HC orders Bengal govt to compensate trafficking victim, says right to relief notwithstanding result of criminal proceedings

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The compensation, to be given by the State Legal Services Authority (SLSA), is to be handed over within ten days of the order.

In a landmark judgment, the Calcutta High Court Monday ordered the state to pay compensation to a trafficking victim even as investigation is ongoing and trial is yet to begin. Justice Rajshekhar Mantha observed that the victim of a crime has the right to receive compensation notwithstanding the result of criminal proceedings.

The compensation, to be given by the State Legal Services Authority (SLSA), is to be handed over within ten days of the order.

The order was passed on a writ petition filed by the victim’s lawyer after their application for compensation was turned down by both the District Legal Services Authority (DLSA) and SLSA. The victim was 14 years old when she was trafficked (see box).

Criminal lawyer Kaushik Gupta, who is representing the victim, said, “When the case was filed in West Bengal, it was not filed under the Immoral Traffic (Prevention) Act (ITPA), unlike in Pune…If it is a case of simple kidnapping, the case can be investigated by a sub-inspector. Under ITPA, the minimum rank required is that of inspector. Secondly, police stations and officers-in-charge don’t have the resources to investigate under ITPA, because for that you have to investigate the entire route — in this case from the district to Sealdah to Mumbai to Pune. The officer has to take a team with the victim’s family. Sometimes, it takes years for the cost of investigation to be reimbursed by the state. The probe is therefore limited to surrounding areas of the village from which the trafficking has taken place.

“Therefore, the investigation carried out is often inadequate, as is the chargesheet. For the lawyer to then prove the case becomes very difficult. More often than not, this results in acquittal of accused. This is a landmark order as it shifts the concept of justice from the sole purpose of convicting the criminal, to compensatory justice.’’

Justice Mantha’s order states: “The writ petitioner has been a victim of trafficking. She was identified, traced and brought back from Pune to West Bengal…The victim had filed an application under the West Bengal Victim Compensation Scheme of 2017. Such scheme came to be framed after the Criminal Procedure Code, 1973, was amended to bring in section 357A in 2009.’’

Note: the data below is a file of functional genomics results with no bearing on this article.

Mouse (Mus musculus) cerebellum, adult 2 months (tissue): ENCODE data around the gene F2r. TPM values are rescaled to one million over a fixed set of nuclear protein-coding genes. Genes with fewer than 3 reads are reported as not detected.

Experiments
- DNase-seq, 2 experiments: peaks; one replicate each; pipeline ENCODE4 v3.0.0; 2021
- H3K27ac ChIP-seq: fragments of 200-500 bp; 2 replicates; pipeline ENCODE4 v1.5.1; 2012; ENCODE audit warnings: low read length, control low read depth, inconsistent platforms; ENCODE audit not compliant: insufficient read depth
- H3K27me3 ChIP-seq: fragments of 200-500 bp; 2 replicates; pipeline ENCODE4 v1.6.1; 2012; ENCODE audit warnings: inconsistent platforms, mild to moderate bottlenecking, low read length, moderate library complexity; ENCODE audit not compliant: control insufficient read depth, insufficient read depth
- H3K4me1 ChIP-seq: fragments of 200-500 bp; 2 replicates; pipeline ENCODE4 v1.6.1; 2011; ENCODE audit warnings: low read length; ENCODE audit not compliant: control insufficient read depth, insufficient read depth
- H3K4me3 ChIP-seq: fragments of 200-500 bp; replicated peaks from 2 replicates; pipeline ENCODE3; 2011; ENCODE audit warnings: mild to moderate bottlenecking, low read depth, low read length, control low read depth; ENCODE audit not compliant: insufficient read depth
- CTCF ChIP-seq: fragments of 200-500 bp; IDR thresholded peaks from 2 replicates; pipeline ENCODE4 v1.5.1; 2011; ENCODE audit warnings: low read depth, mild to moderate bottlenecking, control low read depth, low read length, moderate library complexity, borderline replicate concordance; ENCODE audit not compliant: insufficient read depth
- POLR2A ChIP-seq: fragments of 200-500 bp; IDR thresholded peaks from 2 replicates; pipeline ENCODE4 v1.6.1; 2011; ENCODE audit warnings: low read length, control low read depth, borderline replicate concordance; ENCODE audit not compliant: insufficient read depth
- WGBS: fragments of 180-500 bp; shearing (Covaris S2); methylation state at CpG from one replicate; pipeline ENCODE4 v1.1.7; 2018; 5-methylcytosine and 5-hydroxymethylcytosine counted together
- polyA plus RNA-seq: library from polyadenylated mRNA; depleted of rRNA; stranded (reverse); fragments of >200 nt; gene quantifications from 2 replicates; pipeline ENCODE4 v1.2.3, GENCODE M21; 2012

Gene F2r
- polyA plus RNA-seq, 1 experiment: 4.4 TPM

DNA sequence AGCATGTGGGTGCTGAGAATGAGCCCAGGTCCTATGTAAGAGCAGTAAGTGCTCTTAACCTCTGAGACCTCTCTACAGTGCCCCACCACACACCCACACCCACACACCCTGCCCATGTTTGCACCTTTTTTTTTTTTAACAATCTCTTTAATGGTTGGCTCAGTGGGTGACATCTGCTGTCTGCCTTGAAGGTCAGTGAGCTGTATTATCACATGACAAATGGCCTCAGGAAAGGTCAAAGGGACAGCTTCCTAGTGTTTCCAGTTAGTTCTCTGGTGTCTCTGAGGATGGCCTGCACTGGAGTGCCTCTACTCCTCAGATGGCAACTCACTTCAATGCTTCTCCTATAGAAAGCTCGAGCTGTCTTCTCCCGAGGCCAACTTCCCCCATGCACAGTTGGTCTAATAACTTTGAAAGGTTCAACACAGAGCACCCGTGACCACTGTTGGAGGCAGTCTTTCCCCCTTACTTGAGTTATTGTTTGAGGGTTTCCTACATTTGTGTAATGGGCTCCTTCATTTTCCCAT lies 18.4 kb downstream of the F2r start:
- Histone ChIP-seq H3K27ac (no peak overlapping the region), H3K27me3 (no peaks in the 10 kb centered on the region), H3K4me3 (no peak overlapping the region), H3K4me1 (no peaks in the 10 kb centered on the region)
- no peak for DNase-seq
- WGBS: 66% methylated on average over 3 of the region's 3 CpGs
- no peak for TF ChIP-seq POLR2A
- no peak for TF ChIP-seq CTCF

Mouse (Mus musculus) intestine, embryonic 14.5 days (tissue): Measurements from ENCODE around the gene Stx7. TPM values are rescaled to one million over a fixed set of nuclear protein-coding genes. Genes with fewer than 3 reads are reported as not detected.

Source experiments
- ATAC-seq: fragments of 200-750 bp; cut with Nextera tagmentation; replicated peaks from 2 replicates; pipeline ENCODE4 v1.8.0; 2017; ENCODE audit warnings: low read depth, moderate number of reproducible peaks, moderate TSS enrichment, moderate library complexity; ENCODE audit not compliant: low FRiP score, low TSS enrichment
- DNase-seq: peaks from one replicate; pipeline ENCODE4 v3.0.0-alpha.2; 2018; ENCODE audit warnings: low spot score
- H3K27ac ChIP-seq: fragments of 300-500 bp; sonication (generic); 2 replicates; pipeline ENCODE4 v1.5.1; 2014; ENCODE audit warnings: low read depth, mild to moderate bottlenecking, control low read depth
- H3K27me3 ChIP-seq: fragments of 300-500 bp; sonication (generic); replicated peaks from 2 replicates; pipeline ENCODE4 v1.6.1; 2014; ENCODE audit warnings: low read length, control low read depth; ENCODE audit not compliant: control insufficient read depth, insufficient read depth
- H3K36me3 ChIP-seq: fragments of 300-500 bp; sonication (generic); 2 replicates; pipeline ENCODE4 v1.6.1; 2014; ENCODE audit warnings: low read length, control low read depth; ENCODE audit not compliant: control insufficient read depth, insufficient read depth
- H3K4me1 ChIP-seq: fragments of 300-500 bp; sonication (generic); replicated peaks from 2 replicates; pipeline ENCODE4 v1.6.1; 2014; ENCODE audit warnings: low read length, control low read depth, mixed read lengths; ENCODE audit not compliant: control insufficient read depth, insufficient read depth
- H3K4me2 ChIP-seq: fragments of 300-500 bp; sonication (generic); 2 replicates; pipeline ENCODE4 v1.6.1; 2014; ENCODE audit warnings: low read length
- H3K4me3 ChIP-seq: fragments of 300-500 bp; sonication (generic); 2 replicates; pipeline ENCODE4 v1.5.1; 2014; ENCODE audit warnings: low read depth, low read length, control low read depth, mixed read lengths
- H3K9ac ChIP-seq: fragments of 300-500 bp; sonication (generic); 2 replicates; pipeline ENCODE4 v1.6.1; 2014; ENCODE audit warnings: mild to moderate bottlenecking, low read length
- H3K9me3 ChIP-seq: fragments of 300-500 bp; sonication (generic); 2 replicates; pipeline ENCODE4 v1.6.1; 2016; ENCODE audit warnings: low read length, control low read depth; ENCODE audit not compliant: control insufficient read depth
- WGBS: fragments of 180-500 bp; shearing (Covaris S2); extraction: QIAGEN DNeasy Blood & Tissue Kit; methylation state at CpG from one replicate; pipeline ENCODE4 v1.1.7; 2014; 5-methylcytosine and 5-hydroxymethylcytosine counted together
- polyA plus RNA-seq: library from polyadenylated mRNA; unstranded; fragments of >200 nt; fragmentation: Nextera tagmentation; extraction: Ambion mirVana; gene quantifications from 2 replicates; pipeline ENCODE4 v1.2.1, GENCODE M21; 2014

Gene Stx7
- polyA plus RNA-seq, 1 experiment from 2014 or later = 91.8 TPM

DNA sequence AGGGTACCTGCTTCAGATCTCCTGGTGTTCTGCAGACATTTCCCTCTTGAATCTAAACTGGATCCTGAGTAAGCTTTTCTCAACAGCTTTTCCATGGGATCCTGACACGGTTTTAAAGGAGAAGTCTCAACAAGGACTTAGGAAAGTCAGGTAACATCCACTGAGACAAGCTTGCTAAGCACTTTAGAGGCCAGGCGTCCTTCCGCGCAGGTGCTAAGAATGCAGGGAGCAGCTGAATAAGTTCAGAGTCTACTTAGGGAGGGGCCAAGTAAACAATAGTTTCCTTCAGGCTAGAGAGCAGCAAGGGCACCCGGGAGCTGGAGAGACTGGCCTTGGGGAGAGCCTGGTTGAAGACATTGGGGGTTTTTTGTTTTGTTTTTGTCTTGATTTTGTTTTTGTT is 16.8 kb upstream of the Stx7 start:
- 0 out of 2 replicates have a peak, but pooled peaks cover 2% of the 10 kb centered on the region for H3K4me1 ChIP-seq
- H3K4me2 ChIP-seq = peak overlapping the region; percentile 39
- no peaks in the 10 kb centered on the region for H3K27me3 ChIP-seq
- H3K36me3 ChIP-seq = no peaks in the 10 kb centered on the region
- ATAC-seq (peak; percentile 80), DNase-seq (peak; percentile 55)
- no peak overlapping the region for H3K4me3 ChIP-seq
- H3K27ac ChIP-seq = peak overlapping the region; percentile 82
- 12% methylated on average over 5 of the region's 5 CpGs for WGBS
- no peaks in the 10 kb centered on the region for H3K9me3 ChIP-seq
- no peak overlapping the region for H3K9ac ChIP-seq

It further states: “According to this law, every state government in coordination with the central government shall prepare a scheme for providing funds for compensation to victim or dependents who have suffered loss or injury as a result of the crime and who require rehabilitation. Article 38 of the Constitution obligates the State to render social justice to its citizens.

Right to receive just compensation as a victim of a crime, notwithstanding the result of criminal proceedings emanating out of the incident of crime can be read into Article 21 of the Constitution of India guaranteeing ‘Right to life’. ‘Right to life’ encompasses within its fold, the ‘Right to live with dignity’. A citizen cannot be asked to forfeit the right to live with dignity just because such citizen has become a victim of a crime. The state is obliged to protect the life and property of its citizens. The victim may or may not receive compensation in the criminal proceedings. The criminal proceedings may result in acquittal of the accused. Disposal of such criminal proceedings with a particular result does not mean that, the incident of crime did not happen or that the victim is not entitled to or requires compensation.”

The order also states: “Acquittal of the accused, ipso facto, does not mean that the incident of crime did not take place. The victim of the crime may require support, monetary and otherwise to mitigate the loss and injury suffered as a result of the crime. The victim may require rehabilitation.”

Justice Mantha observed that the victim must be compensated under section 357A as her fundamental rights under Article 21 (Right to life) have been violated. “Denial of compensation to such victim would continue such violation and perpetrate gross inhumanity on the victim…This cannot be the object of section 357A and the 2017 scheme…I therefore hold that both requirements the accused not being identified or traced as also that the trial should not have commenced, need not be satisfied for entitlement of compensation…,” stated the order.

The Calcutta High Court also directed that the CID take on the investigation.

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